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Moody Airmen help salute ‘Flying Tiger’ after 75-year journey home

  • Published
  • By Ashley M. Wright
  • 22nd Air Refueling Wing Public Affairs

Blood is thicker than water. For the family of an American Volunteer Group pilot killed in a 1941 training accident in Burma, it ran the Pacific Ocean and spurred a search lasting until his remains reached Kansas 75 years later. 

John Dean Armstrong, a Hutchinson, Kansas, native, was buried June 17 in his hometown, his life celebrated by many he never met, and given an aerial salute by the fighter group that carries on the linage of his infamous Flying Tigers.

“We all refer to it as a homecoming, not a funeral. It is a sense of relief. I was so appreciative [and] thrilled,” said Lynn Evans, one of the two nieces leading the charge to find her uncle. “My uncle is home. The Flying Tigers honored him.”

In addition to the flyover, a U.S. Navy Honor Guard paid respects at the graveside service with a 21-gun salute and a folding of a historic 48-star flag.

As the AVG, who become known as the Flying Tigers, consisted of some of the best Navy and Army Air Corps pilots, it was fitting that two services come together to honor Armstrong at his homecoming. 

“The two forces worked together then and now,” said Karen Beauprie, another niece involved in the search.

Armstrong, formerly of the Navy, answered the call from then-U.S. Army Air Corps retired Capt. Claire Chennault for volunteers to assist the struggling Chinese Air Force and stop Japanese aggression in 1941. The AVG consisted of three pursuit squadrons flying the Curtiss P-40 Warhawks painted with the infamous shark’s teeth pattern. Armstrong, a member of the 2nd Pursuit Squadron known as the “Panda Bears,” died during a training flight Sept. 8, 1941.

After the celebration, the family made the hour drive to McConnell Air Force Base, Kansas to meet the members of the 23rd Fighter Group, who performed a missing man formation in Armstrong’s honor. The A-10 Thunderbolt II group from Moody AFB, Georgia, traces their lineage back to the AVG and is known today as the Flying Tigers. The pilots wore the historic patches of the three original squadrons on their flight suits and presented them to the family, along with small portrait of Armstrong that was flown.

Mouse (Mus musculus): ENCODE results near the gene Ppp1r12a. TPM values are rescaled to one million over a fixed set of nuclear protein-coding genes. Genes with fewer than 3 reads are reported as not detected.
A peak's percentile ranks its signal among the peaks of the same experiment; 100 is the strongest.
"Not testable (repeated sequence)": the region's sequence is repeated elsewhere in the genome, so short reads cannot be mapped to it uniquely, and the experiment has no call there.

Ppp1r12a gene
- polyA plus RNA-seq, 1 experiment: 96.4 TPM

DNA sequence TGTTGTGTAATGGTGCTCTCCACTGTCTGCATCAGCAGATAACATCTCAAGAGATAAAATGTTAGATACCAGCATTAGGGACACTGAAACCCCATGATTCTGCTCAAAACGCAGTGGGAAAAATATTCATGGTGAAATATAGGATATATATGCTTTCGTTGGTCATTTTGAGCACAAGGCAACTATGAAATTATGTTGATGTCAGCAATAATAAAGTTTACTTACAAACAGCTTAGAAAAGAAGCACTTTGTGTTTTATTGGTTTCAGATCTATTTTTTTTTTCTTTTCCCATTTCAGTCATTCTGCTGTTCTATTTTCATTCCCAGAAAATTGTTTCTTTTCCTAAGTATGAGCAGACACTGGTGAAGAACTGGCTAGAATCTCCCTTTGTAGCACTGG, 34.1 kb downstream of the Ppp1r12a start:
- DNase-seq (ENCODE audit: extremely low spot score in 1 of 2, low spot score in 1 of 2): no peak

“[The flyover was] one of the highlights of my career so far,” said U.S. Air Force Capt. Christopher Shelly, 23rd FG pilot who organized the effort. “As a Flying Tiger myself to be able to fly a missing man for an original AVG pilot has been an honor.”

After the accident that took his life, Armstrong was formally buried in the Airmen's Cemetery at St. Luke's Anglican Church in Toungoo in Burma. After the war ended, an American Graves Registration Service team recovered the remains of three AVG members. The remains were declared unidentifiable and temporarily interred in the U.S. Military Cemetery at Barrackpore, India in 1948 before being moved again to Hawaii and buried at the National Memorial Cemetery of the Pacific, as World War II Unknowns. 

For years, Armstrong’s nieces and others searched to bring his remains home to Kansas. Unaware their uncle was moved so many times, a graduate student trekked through the original cemetery in Toungoo on the family’s behalf. Nothing remained.

In 2013, a retired U.S. Air Force Lieutenant Colonel working as a civilian researcher and historian at the Joint POW/MIA Command in Hawaii picked up the case.

“Through researching X-files from the national archives, I found that three unknown graves matched three X files describing the remains and the files said they were ‘AVG pilots who died in Burma,” said retired Lt. Col. Kenneth Tilley, who made the journey to the funeral four years after starting his research on the AVG case. “It took three (agonizing) years to get the disinterments. I moved on to be the Army Aviation historian at Fort Rucker, Alabama, but kept working with the family.”

On April 11, 2016, the remains of the three AVG members were sent to the Defense POW/MIA Accounting Agency laboratory for analysis. DNA and circumstantial evidence proved the identity of the three AVG members. Armstrong is the last of the three AVG members to return home from this long journey.

Members of the 23rd FG flew the missing man formation over funerals of the other pilots, Maax Hammer and Peter Atkinson, whose remains were returned to their families and were honored to do the same for Armstrong. 

“I thought of Dean flying the plane into the sunset,” said Beauprie after watching the final salute to her uncle.